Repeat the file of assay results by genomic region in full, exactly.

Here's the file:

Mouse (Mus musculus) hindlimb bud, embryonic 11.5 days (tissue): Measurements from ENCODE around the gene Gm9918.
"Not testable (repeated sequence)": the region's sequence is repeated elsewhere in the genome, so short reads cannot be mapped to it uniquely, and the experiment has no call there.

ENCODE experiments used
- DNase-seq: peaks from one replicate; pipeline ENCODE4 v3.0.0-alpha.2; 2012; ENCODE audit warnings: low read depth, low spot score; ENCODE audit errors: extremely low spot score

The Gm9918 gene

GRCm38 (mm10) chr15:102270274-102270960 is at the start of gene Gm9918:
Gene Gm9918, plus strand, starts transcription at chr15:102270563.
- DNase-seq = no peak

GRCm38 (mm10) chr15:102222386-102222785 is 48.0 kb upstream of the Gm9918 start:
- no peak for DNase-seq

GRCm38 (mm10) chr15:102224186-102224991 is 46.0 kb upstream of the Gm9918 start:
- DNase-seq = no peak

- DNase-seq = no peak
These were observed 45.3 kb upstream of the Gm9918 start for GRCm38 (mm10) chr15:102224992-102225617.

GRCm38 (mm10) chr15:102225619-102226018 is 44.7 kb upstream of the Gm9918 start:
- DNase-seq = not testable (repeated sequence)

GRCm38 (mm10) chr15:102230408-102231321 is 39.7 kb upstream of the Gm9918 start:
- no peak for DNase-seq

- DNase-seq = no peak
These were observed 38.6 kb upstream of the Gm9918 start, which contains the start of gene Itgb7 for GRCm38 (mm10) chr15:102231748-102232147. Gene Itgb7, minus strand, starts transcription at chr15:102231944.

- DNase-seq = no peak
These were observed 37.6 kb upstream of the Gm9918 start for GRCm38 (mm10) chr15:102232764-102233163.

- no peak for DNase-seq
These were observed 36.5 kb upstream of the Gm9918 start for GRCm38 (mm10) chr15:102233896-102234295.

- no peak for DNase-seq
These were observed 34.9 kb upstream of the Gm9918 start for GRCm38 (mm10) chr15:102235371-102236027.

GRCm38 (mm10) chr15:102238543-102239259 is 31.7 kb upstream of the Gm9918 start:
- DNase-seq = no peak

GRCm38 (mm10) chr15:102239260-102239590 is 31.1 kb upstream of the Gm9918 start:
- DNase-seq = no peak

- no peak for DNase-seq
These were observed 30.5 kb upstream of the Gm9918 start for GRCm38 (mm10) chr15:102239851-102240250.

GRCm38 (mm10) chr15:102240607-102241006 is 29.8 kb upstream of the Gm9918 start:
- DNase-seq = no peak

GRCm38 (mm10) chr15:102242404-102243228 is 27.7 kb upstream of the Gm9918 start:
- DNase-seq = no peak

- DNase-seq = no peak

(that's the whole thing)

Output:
Mouse (Mus musculus) hindlimb bud, embryonic 11.5 days (tissue): Measurements from ENCODE around the gene Gm9918.
"Not testable (repeated sequence)": the region's sequence is repeated elsewhere in the genome, so short reads cannot be mapped to it uniquely, and the experiment has no call there.

ENCODE experiments used
- DNase-seq: peaks from one replicate; pipeline ENCODE4 v3.0.0-alpha.2; 2012; ENCODE audit warnings: low read depth, low spot score; ENCODE audit errors: extremely low spot score

The Gm9918 gene

GRCm38 (mm10) chr15:102270274-102270960 is at the start of gene Gm9918:
Gene Gm9918, plus strand, starts transcription at chr15:102270563.
- DNase-seq = no peak

GRCm38 (mm10) chr15:102222386-102222785 is 48.0 kb upstream of the Gm9918 start:
- no peak for DNase-seq

GRCm38 (mm10) chr15:102224186-102224991 is 46.0 kb upstream of the Gm9918 start:
- DNase-seq = no peak

- DNase-seq = no peak
These were observed 45.3 kb upstream of the Gm9918 start for GRCm38 (mm10) chr15:102224992-102225617.

GRCm38 (mm10) chr15:102225619-102226018 is 44.7 kb upstream of the Gm9918 start:
- DNase-seq = not testable (repeated sequence)

GRCm38 (mm10) chr15:102230408-102231321 is 39.7 kb upstream of the Gm9918 start:
- no peak for DNase-seq

- DNase-seq = no peak
These were observed 38.6 kb upstream of the Gm9918 start, which contains the start of gene Itgb7 for GRCm38 (mm10) chr15:102231748-102232147. Gene Itgb7, minus strand, starts transcription at chr15:102231944.

- DNase-seq = no peak
These were observed 37.6 kb upstream of the Gm9918 start for GRCm38 (mm10) chr15:102232764-102233163.

- no peak for DNase-seq
These were observed 36.5 kb upstream of the Gm9918 start for GRCm38 (mm10) chr15:102233896-102234295.

- no peak for DNase-seq
These were observed 34.9 kb upstream of the Gm9918 start for GRCm38 (mm10) chr15:102235371-102236027.

GRCm38 (mm10) chr15:102238543-102239259 is 31.7 kb upstream of the Gm9918 start:
- DNase-seq = no peak

GRCm38 (mm10) chr15:102239260-102239590 is 31.1 kb upstream of the Gm9918 start:
- DNase-seq = no peak

- no peak for DNase-seq
These were observed 30.5 kb upstream of the Gm9918 start for GRCm38 (mm10) chr15:102239851-102240250.

GRCm38 (mm10) chr15:102240607-102241006 is 29.8 kb upstream of the Gm9918 start:
- DNase-seq = no peak

GRCm38 (mm10) chr15:102242404-102243228 is 27.7 kb upstream of the Gm9918 start:
- DNase-seq = no peak

- DNase-seq = no peak